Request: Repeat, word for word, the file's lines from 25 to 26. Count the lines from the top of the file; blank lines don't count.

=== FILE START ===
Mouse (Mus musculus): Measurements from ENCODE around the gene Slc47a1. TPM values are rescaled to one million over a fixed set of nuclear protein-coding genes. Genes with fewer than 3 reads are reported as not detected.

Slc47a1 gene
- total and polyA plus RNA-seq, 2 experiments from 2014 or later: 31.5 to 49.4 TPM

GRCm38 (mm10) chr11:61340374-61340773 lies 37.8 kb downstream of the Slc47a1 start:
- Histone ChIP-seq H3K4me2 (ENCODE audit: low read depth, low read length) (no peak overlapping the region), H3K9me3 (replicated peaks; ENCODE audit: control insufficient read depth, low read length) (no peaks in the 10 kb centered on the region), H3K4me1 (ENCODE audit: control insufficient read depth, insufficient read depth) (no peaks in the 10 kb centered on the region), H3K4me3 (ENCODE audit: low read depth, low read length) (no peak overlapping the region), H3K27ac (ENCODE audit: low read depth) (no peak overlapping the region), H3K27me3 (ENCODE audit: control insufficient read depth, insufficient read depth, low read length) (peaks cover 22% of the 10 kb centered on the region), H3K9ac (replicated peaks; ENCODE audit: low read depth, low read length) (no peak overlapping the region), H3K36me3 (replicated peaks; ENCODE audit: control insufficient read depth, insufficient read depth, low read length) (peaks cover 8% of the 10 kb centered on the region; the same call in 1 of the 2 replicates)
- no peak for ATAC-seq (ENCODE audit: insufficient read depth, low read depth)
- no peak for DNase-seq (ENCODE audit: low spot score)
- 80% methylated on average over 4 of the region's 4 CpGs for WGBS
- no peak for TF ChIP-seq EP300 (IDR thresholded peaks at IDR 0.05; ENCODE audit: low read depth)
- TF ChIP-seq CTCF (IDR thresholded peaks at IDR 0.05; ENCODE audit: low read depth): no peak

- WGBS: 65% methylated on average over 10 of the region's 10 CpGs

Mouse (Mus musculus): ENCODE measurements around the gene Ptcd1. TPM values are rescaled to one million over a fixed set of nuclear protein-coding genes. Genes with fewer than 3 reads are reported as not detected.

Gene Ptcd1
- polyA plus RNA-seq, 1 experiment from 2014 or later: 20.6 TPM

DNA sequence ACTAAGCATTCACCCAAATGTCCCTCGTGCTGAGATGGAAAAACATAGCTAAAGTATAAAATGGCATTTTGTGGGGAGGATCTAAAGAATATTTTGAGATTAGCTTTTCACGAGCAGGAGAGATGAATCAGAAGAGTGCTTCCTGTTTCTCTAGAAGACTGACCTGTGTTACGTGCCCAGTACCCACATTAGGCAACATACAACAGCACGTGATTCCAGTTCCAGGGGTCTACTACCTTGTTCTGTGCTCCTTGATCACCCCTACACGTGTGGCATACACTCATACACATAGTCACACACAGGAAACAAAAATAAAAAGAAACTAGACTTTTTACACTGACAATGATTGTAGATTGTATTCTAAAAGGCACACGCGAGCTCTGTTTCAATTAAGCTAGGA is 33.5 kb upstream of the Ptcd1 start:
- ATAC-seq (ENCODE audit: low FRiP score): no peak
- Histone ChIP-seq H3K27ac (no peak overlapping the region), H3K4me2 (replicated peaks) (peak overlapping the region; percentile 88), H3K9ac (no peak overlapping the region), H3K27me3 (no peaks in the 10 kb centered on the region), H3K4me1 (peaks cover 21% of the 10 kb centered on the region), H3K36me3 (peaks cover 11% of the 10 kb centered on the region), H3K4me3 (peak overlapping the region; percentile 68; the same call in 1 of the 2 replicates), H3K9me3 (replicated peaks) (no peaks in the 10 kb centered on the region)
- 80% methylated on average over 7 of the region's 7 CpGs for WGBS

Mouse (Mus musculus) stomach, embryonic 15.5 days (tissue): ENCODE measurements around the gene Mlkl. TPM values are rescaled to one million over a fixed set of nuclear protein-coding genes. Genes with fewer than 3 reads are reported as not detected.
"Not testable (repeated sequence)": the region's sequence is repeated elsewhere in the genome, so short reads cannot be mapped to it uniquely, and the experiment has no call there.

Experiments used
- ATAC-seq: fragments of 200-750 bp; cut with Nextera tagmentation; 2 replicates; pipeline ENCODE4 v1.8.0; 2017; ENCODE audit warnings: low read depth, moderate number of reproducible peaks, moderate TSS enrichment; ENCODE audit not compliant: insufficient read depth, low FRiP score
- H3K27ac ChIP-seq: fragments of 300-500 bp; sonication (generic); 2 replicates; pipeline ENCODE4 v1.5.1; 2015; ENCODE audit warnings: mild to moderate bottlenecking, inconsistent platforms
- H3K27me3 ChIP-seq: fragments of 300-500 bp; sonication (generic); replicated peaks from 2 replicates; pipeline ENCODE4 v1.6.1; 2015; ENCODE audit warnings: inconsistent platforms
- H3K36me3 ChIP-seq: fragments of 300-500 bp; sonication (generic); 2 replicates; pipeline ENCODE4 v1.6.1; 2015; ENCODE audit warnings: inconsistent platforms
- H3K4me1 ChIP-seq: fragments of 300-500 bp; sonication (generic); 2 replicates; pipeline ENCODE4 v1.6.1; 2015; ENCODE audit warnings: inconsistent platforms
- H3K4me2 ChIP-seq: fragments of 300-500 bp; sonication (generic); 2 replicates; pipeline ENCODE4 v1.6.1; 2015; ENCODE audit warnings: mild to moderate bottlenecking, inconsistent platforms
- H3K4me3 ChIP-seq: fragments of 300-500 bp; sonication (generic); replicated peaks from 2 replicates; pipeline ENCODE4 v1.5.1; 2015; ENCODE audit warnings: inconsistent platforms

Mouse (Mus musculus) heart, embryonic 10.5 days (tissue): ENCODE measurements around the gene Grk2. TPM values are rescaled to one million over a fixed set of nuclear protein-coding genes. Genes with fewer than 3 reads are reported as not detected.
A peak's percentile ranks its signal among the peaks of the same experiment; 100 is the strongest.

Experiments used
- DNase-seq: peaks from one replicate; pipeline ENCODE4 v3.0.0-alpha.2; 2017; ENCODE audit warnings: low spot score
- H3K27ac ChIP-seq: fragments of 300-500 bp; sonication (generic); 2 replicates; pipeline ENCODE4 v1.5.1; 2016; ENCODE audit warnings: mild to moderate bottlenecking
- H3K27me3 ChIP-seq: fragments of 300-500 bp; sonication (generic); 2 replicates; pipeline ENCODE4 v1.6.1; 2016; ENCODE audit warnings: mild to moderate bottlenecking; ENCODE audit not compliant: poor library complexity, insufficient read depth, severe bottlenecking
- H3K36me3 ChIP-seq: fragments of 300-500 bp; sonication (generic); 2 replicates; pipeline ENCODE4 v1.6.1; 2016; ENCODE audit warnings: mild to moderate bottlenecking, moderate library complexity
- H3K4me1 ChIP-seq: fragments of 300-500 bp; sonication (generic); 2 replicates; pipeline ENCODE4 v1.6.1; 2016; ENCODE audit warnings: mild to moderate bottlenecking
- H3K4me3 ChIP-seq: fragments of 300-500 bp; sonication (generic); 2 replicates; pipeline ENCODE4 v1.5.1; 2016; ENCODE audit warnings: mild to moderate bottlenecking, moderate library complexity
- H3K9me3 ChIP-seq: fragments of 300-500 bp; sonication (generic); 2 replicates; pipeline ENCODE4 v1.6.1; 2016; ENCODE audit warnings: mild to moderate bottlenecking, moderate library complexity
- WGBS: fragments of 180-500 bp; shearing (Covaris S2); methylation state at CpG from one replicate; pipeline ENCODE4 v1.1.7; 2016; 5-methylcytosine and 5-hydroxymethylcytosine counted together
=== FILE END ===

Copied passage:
- H3K36me3 ChIP-seq: fragments of 300-500 bp; sonication (generic); 2 replicates; pipeline ENCODE4 v1.6.1; 2015; ENCODE audit warnings: inconsistent platforms
- H3K4me1 ChIP-seq: fragments of 300-500 bp; sonication (generic); 2 replicates; pipeline ENCODE4 v1.6.1; 2015; ENCODE audit warnings: inconsistent platforms